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'I'm always hurting': Local leader reacts to Buffalo shooting, reflects on Charleston Massacre

Like the Charleston Massacre, investigators are saying the alleged Buffalo shooter targeted his victims because they were Black.

COLUMBIA, S.C. — For many South Carolinians, Saturday's mass shooting in Buffalo sounded all too familiar. 

Nearly seven years ago, a declared racist killed nine black worshippers at Mother Emanuel AME Church in Charleston in 2015. 

Like the Charleston Massacre, investigators are saying the alleged Buffalo shooter target his victims because they were Black. 

RELATED: Buffalo shooter targeted Black neighborhood, officials say

State Rep. JA Moore's sister, Myra Thompson, was one of those killed 

"She was a real person, just a regular person, a good person, a mother, a wife, a sister, auntie, a grandma," Moore said. "She was just a person. And she was taken away from, from us, from the world, so brutally."

Moore said he remembers that horrific day like it was yesterday. 

"The pain, the hurt, the loss, the grief. I'm a different person because of that tragedy, and I'm always hurting. It's going to always be painful," Moore said.

Moore said he knows the pain and grief the families of those killed Saturday are feeling.

"My heart breaks for the families that now are going to have similar experiences the rest of their life," said Moore. "Pain and emptiness and longing to find answers and seeking justice."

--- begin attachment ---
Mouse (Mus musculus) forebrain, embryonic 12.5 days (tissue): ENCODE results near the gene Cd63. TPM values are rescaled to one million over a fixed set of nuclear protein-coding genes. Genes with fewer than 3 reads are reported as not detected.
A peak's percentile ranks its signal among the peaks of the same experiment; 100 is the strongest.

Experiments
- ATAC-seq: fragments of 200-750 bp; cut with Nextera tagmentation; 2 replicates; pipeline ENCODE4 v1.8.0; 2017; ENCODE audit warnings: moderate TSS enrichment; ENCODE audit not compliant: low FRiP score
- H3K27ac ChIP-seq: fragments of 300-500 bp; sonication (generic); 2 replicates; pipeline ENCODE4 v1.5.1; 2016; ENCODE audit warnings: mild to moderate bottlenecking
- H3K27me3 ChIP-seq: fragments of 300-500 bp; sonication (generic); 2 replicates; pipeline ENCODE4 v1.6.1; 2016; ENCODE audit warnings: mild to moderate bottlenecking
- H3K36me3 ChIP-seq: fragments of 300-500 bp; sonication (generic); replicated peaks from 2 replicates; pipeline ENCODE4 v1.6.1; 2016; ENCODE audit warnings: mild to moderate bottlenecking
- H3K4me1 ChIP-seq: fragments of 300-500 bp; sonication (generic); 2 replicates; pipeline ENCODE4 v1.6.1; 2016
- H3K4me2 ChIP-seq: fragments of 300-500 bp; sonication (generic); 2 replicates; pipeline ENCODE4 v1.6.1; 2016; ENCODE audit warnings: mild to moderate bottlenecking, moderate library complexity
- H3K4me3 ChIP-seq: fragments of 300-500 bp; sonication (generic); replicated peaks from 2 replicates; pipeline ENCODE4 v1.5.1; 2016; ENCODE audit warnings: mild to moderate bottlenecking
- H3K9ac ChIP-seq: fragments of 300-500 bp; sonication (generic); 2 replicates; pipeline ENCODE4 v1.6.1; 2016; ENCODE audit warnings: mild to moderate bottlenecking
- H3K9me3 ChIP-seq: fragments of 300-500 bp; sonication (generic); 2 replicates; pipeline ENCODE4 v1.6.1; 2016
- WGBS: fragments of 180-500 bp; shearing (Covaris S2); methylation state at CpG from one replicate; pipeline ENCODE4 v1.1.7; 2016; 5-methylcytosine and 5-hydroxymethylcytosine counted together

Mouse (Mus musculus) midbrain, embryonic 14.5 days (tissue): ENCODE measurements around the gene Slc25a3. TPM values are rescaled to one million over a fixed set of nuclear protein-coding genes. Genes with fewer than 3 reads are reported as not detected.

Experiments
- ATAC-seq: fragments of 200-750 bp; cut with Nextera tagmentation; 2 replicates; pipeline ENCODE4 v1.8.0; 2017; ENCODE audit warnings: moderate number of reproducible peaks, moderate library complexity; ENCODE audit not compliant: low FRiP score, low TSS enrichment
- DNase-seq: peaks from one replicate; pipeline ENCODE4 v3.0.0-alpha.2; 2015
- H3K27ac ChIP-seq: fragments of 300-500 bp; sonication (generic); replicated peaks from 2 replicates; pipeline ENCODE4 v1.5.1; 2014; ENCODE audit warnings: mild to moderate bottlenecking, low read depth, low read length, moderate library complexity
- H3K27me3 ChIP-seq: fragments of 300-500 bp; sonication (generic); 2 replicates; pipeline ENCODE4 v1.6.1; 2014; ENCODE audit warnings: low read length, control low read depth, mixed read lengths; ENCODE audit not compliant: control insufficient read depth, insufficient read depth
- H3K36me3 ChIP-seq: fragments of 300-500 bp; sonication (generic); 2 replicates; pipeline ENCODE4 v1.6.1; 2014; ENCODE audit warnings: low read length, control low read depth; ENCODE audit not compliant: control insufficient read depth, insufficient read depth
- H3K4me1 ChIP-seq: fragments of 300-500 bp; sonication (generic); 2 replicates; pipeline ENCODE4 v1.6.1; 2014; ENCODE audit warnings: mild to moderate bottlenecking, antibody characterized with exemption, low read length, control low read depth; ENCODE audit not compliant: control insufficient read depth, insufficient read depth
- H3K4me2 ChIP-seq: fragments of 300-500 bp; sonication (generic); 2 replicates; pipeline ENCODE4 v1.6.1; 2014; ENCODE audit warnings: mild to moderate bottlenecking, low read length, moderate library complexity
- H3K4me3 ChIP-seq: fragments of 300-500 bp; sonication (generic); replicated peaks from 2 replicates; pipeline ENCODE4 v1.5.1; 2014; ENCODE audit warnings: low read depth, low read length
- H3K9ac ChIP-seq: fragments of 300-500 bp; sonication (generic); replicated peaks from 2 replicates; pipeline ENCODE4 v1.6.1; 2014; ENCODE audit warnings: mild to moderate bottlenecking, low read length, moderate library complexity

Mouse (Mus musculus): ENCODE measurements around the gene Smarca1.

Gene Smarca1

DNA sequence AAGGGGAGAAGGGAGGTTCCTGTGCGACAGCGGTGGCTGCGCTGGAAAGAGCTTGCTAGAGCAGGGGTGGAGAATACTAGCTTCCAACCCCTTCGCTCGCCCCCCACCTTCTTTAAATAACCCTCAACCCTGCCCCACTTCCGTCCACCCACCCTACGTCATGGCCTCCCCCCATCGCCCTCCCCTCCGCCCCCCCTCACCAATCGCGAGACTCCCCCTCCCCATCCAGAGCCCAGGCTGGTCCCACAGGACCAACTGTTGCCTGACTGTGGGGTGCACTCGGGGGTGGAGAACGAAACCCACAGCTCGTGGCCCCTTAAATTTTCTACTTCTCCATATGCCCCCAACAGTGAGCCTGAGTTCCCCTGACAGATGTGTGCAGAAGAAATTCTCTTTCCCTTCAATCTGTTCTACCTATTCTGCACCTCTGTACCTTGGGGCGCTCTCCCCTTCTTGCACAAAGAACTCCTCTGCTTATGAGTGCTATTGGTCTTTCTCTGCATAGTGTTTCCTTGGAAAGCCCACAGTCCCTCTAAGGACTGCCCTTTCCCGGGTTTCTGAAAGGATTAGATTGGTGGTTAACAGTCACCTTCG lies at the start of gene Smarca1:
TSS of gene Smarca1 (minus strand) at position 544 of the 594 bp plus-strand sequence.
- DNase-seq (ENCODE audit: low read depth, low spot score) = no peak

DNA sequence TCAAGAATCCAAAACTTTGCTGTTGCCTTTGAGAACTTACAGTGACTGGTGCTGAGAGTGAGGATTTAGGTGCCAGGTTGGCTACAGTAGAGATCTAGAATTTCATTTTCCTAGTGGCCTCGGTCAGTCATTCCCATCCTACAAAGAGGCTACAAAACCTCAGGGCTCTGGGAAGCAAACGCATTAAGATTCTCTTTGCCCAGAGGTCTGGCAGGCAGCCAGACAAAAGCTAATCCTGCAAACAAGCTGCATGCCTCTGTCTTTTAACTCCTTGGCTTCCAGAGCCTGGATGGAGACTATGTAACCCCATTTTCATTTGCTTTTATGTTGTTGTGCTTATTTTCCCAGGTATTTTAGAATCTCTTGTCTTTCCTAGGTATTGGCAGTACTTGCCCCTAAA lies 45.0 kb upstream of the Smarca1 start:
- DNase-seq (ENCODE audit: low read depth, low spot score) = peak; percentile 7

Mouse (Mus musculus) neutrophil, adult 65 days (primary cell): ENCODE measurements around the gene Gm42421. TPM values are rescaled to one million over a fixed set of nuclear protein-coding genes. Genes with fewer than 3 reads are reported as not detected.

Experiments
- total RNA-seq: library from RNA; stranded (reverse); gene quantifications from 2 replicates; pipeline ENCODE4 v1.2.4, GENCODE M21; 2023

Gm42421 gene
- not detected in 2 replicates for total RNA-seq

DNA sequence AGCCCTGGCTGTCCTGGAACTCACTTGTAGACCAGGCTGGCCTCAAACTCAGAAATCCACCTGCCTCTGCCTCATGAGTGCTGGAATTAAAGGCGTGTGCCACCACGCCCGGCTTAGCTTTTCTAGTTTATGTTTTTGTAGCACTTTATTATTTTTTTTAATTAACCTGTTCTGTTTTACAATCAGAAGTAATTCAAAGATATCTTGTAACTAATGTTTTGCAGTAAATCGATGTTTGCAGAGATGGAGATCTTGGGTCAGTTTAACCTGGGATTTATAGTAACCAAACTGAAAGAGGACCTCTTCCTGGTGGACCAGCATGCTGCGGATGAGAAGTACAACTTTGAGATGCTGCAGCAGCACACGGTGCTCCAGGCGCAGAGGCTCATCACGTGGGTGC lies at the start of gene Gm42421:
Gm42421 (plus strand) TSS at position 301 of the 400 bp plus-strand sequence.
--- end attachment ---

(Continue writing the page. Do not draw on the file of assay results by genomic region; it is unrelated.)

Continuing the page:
Moore's father got involved in the Civil Rights Movement in 1962 when he was 32 years old, Moore said. 

"Fast forward all these years later, I'm in my 30s, and I'm fighting sometimes what feels like the same battles," said Moore. "The sense of justice, the sense of liberty, the sense of all of us as Americans having the right to pursue happiness."

RELATED: Survivor of Charleston church massacre urges South Carolina Senate to pass hate crime law

RELATED: 'Pure evil:' 10 killed in Buffalo, NY shooting labeled as hate crime

Between the shooting in Buffalo and another at a California church, president of the South Carolina NAACP Brenda Murphy believes too many are losing their lives because of who they are. 

"When are we going to come together and realize that this is something ... it just doesn't affect us as Black people, but it affects people of color, LBGT community, you know, so many," said Murphy. 

Murphy hopes the weekend of violence sparks a movement to create change in communities across the country. 

"Whatever affects one directly affects all, indirectly," said Murphy. 

Murphy and Moore tell News 19 they will keep advocating for hate crimes legislation in South Carolina. The measure passed the the house, but ultimately failed this legislative session after being held up by Republican Senators.  

“The truth of the matter is, that only justice is for my sister to be alive, and she isn't.”

RELATED: Here's what's known about the Buffalo mass shooting suspect

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